Journalists’ should make sure their voices are heard in community conversations

I’m catching up on reading, and blogging, after knee surgery. Still a little loopy on the pain meds, but I’ll see if I can patch together some coherent sentences.

I watched this video interview with social media guru Howard Rheingold. He’s talking about libraries here, but what he says about their mission is much the same, I believe, as journalists.

Journalism is more than a TV clip or newspaper article.  It’s passing along reliable information:  seeking the truth and reporting it.  But as the availability of information expands, as Howard says, we are competing for attention with all the porn and scams and everything else.

It’s our job to help make sure people can find our reliable information.  These days, we can do that by understanding social networking on all levels, and how people are using this to pass along information.  So if people in your colleagues aren’t spending a lot of their time using social networking to build sources and as conduits for reporting that information, then encourage them to start.

I especially like how Howard talks about people looking for reliable information within their specific interests.  A challenge of every major news web site has been making the transition from general interest publications to making information easy to find within the details of our readers’ lives.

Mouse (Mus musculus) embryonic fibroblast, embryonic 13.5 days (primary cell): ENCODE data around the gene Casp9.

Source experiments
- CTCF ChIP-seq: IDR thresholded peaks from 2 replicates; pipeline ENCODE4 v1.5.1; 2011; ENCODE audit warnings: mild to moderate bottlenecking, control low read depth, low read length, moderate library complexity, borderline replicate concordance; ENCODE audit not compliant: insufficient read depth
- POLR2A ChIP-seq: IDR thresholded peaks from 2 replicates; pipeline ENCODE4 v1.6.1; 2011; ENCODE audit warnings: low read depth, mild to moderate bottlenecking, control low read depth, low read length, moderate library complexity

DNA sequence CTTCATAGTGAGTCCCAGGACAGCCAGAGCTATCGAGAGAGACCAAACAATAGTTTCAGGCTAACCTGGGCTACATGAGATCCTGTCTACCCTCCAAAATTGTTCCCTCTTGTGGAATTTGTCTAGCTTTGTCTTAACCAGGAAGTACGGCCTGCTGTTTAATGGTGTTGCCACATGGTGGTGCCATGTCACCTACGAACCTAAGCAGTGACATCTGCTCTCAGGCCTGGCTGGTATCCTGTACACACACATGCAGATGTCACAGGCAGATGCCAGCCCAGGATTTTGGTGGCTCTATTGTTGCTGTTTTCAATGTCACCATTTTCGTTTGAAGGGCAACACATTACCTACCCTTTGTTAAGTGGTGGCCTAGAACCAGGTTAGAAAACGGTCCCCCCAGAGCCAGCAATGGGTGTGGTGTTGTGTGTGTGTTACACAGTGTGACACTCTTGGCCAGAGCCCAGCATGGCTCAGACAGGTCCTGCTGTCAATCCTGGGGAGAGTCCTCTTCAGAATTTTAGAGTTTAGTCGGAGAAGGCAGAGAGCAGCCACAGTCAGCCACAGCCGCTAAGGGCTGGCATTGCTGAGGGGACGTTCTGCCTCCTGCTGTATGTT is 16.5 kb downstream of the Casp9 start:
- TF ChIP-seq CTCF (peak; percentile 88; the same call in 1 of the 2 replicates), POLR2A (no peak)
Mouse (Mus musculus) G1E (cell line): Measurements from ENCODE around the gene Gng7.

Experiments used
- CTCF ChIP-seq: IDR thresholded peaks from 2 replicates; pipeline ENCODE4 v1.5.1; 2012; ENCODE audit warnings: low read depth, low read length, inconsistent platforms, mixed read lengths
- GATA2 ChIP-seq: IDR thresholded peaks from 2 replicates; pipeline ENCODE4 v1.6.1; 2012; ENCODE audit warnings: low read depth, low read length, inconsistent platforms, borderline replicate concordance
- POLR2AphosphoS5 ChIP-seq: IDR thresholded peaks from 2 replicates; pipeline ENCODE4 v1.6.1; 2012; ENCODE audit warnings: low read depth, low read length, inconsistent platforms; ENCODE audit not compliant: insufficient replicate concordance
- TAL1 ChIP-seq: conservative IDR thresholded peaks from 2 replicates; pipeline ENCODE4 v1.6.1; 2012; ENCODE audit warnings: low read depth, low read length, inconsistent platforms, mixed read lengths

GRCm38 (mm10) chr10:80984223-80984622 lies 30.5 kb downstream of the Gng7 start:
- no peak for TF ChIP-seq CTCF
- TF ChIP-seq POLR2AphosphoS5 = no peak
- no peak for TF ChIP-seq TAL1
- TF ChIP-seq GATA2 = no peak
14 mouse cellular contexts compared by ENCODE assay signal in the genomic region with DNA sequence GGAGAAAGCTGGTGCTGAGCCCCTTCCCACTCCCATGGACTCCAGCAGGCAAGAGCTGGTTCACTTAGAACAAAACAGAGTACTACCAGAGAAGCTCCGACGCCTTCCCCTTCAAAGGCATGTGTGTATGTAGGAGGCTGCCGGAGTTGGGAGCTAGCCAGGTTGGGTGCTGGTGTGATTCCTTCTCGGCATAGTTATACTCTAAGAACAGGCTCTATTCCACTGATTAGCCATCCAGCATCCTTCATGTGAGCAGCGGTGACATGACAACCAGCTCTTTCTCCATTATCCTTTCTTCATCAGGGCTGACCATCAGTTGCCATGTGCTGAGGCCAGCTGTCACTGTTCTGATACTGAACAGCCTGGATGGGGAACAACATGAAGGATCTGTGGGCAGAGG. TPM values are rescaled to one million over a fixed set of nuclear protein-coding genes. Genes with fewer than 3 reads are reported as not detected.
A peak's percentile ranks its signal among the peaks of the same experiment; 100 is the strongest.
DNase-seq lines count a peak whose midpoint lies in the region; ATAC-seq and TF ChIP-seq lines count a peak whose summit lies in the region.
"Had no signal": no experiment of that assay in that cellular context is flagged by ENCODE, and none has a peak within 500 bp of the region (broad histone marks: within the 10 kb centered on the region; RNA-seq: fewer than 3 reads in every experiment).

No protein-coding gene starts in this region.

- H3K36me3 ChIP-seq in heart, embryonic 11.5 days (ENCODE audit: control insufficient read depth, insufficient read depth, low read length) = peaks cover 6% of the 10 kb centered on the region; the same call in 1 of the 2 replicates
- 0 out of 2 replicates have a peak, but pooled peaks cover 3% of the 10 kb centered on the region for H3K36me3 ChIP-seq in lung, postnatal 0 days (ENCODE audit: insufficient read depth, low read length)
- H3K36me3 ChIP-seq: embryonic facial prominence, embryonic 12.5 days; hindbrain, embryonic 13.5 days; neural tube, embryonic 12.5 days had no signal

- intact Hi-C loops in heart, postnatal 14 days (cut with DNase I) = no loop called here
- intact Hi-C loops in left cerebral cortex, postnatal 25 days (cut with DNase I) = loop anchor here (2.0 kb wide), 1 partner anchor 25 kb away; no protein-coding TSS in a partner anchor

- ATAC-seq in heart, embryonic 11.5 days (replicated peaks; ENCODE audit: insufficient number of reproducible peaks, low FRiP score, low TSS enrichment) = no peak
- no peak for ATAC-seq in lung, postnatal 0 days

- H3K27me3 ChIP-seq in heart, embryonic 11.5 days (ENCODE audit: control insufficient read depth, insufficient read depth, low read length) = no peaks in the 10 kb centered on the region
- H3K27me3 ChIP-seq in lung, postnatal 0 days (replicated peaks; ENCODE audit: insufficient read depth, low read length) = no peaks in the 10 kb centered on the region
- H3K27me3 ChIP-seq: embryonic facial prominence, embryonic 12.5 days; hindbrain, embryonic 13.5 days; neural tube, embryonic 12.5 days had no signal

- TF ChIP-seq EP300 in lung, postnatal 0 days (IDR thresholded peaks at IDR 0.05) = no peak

That’s the point Amy Gahran makes in her Poynter E-Media Tidbits this week. The days of editors sitting in a room and deciding what everyone else reads or hears is ending, if it’s not already over.

“In other words, to stop trying to shove unwanted “messages” down people’s throats, and to actually talk with and listen to real people,” Amy says

Amy linked to a useful presentation of the 1999 Cluetrain Manifesto.  Written for marketing and PR folks, there’s also a warning for the journalism business that it is only now beginning to heed, a decade later.  It deals with the way people talk to each other, compared with the sometimes stilted way the media presents information. Social networking is now making it easier for larger groups to hold those informal discussions.  These groups were formerly known as the newspaper and broadcast news media markets.

Social networking is about participating in a community conversation.  As journalists, part of our role is to provide trustworthy information to those conversations. You can either participate, or be left out.  Too often, journalists are choosing to be left out.

If you know colleagues who aren’t usuing social networking as a major part of their work days, or don’t know how, encourage them. If they don’t understand why they need to learn about it, show them this video.  Show them the slide presentation.  Maybe that will get through to them.

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